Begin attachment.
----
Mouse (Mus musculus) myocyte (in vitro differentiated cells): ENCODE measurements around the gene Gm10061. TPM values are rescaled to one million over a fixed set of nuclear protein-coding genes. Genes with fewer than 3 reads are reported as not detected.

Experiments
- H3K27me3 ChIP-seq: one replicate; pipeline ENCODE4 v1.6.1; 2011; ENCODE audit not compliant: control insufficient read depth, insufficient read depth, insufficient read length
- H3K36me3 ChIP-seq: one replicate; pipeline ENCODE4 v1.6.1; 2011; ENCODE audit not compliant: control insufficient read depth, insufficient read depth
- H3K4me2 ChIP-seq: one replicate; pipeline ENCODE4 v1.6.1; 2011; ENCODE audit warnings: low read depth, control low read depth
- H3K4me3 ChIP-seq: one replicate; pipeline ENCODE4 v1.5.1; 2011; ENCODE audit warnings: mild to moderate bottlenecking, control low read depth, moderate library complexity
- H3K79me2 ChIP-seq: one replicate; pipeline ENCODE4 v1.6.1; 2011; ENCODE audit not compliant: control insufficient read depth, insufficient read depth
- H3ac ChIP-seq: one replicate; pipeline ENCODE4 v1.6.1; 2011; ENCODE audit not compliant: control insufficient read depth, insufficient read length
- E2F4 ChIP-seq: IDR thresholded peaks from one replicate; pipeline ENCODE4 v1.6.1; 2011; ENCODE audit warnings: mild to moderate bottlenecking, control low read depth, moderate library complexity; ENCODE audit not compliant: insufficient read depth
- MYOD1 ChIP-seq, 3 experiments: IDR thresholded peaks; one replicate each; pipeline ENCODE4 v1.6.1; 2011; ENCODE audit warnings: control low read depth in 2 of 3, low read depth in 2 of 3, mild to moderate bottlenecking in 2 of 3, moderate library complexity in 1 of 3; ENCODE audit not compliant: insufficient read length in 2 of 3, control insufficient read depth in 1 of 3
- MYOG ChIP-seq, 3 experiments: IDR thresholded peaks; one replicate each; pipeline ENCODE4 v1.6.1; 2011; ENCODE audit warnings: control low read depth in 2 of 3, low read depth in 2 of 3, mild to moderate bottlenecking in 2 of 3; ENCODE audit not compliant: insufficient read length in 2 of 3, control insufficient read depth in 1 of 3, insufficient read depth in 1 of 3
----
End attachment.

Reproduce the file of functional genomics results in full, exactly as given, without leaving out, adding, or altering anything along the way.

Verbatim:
Mouse (Mus musculus) myocyte (in vitro differentiated cells): ENCODE measurements around the gene Gm10061. TPM values are rescaled to one million over a fixed set of nuclear protein-coding genes. Genes with fewer than 3 reads are reported as not detected.

Experiments
- H3K27me3 ChIP-seq: one replicate; pipeline ENCODE4 v1.6.1; 2011; ENCODE audit not compliant: control insufficient read depth, insufficient read depth, insufficient read length
- H3K36me3 ChIP-seq: one replicate; pipeline ENCODE4 v1.6.1; 2011; ENCODE audit not compliant: control insufficient read depth, insufficient read depth
- H3K4me2 ChIP-seq: one replicate; pipeline ENCODE4 v1.6.1; 2011; ENCODE audit warnings: low read depth, control low read depth
- H3K4me3 ChIP-seq: one replicate; pipeline ENCODE4 v1.5.1; 2011; ENCODE audit warnings: mild to moderate bottlenecking, control low read depth, moderate library complexity
- H3K79me2 ChIP-seq: one replicate; pipeline ENCODE4 v1.6.1; 2011; ENCODE audit not compliant: control insufficient read depth, insufficient read depth
- H3ac ChIP-seq: one replicate; pipeline ENCODE4 v1.6.1; 2011; ENCODE audit not compliant: control insufficient read depth, insufficient read length
- E2F4 ChIP-seq: IDR thresholded peaks from one replicate; pipeline ENCODE4 v1.6.1; 2011; ENCODE audit warnings: mild to moderate bottlenecking, control low read depth, moderate library complexity; ENCODE audit not compliant: insufficient read depth
- MYOD1 ChIP-seq, 3 experiments: IDR thresholded peaks; one replicate each; pipeline ENCODE4 v1.6.1; 2011; ENCODE audit warnings: control low read depth in 2 of 3, low read depth in 2 of 3, mild to moderate bottlenecking in 2 of 3, moderate library complexity in 1 of 3; ENCODE audit not compliant: insufficient read length in 2 of 3, control insufficient read depth in 1 of 3
- MYOG ChIP-seq, 3 experiments: IDR thresholded peaks; one replicate each; pipeline ENCODE4 v1.6.1; 2011; ENCODE audit warnings: control low read depth in 2 of 3, low read depth in 2 of 3, mild to moderate bottlenecking in 2 of 3; ENCODE audit not compliant: insufficient read length in 2 of 3, control insufficient read depth in 1 of 3, insufficient read depth in 1 of 3